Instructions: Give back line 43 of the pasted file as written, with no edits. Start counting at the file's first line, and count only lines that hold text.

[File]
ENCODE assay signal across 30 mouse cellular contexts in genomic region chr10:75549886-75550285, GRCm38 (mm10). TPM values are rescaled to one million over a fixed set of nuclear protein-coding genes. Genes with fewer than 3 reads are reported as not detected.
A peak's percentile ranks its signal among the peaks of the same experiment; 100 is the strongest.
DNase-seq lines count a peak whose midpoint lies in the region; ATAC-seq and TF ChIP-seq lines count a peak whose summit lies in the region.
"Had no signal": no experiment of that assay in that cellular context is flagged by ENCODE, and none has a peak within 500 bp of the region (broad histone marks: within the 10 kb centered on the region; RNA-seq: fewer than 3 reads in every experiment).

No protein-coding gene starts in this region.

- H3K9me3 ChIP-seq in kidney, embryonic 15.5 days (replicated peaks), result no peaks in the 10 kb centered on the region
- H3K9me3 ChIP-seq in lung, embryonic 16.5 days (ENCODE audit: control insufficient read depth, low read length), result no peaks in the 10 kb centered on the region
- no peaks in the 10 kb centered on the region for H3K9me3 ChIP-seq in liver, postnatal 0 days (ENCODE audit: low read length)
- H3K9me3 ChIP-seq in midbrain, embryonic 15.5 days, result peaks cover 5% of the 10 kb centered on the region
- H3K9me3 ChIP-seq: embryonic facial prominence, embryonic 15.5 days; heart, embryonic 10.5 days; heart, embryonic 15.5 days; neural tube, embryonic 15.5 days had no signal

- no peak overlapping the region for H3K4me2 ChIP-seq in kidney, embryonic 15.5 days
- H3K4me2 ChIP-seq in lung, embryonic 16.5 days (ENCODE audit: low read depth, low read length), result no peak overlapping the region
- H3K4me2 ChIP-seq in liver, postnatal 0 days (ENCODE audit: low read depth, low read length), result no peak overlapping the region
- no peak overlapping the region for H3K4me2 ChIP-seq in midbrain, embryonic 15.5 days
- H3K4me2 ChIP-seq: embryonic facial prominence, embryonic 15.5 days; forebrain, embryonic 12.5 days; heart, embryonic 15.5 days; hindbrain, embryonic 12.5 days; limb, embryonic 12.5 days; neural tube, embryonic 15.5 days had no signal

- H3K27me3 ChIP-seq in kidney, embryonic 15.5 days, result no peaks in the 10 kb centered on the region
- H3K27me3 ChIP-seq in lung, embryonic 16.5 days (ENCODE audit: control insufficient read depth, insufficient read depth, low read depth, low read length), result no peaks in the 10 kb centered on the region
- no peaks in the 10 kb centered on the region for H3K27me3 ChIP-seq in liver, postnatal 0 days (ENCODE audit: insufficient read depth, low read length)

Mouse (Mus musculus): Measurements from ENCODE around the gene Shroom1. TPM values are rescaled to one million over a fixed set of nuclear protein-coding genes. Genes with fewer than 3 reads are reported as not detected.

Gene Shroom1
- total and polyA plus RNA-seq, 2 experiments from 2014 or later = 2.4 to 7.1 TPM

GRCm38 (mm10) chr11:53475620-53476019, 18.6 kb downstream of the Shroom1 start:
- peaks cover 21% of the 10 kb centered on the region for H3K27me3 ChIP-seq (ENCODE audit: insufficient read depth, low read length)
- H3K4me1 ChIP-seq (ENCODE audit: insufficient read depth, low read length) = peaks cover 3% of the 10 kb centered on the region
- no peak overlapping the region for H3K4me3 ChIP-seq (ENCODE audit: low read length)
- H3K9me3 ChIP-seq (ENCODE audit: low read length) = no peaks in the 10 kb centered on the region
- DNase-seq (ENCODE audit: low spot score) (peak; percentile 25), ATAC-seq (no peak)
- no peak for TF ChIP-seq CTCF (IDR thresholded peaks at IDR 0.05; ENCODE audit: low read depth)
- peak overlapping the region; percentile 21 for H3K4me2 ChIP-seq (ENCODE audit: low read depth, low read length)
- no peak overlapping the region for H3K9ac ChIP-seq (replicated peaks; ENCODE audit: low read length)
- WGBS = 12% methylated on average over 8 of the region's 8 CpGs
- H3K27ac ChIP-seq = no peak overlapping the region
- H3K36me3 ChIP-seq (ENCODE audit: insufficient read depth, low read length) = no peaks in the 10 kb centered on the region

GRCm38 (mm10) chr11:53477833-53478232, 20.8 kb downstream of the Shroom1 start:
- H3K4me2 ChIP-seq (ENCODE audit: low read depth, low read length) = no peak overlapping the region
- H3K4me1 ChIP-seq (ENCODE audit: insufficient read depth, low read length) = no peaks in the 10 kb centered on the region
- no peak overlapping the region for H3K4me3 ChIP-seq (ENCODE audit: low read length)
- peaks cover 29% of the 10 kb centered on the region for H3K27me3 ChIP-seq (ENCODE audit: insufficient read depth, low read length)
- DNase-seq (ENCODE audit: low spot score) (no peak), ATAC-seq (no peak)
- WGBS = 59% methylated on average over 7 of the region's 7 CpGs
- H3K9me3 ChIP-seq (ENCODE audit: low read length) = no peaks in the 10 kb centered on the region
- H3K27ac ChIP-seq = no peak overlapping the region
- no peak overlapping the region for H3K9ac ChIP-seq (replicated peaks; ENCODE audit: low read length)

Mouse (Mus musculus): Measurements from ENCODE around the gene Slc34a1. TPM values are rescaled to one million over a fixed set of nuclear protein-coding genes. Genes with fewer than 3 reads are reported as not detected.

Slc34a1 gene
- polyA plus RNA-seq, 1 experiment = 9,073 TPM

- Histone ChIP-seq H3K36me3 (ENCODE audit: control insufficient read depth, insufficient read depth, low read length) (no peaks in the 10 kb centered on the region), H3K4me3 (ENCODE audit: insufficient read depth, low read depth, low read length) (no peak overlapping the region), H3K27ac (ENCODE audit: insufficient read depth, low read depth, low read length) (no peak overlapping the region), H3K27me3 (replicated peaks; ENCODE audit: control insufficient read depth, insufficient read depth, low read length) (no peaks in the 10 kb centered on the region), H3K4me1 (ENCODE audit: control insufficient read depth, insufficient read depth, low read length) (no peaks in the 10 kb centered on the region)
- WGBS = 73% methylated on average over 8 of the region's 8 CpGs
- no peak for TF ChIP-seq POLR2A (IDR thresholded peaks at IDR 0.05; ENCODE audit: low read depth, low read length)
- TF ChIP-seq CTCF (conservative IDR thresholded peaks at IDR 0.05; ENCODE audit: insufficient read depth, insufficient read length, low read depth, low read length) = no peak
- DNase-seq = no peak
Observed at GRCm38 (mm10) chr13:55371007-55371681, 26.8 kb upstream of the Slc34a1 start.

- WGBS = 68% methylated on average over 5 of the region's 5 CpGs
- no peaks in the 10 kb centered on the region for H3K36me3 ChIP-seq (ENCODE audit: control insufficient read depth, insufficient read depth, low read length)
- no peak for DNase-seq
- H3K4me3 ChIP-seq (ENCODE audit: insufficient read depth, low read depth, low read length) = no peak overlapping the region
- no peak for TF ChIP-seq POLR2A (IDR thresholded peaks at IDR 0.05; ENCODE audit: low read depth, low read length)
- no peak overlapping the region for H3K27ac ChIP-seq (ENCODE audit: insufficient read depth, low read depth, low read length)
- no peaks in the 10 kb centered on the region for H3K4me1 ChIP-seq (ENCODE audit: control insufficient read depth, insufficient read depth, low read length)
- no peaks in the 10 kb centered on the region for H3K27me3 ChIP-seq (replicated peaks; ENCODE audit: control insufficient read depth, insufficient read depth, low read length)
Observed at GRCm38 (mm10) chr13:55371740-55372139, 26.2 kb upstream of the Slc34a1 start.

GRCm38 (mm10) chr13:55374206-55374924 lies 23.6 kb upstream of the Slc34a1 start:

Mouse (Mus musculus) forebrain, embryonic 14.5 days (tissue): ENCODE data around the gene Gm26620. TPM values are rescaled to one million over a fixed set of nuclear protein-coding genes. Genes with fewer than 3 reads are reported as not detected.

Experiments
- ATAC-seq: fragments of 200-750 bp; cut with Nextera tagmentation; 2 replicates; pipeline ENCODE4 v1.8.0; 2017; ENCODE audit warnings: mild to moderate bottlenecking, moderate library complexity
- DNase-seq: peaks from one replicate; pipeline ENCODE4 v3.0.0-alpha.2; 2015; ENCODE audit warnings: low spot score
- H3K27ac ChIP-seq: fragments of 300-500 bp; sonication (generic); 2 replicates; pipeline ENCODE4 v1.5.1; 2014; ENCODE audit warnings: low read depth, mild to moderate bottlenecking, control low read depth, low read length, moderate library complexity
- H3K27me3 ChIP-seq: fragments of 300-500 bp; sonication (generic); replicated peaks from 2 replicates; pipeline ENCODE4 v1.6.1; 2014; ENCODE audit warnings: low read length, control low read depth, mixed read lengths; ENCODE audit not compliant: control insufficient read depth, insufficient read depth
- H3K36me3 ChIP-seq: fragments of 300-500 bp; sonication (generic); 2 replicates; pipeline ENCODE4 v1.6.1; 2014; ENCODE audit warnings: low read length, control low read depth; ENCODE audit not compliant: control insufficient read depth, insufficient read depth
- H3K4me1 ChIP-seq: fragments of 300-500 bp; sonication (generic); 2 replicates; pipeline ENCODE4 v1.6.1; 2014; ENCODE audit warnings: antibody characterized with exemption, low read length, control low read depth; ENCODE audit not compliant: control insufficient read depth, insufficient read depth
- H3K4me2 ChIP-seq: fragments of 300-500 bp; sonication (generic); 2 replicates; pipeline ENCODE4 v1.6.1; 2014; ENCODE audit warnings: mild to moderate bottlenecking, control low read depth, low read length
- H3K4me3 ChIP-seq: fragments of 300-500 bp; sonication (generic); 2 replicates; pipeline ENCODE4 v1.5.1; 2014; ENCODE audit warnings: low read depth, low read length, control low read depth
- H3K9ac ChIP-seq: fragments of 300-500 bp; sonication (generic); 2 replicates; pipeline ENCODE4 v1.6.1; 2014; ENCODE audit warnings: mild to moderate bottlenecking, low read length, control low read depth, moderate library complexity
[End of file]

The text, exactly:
- no peak overlapping the region for H3K9ac ChIP-seq (replicated peaks; ENCODE audit: low read length)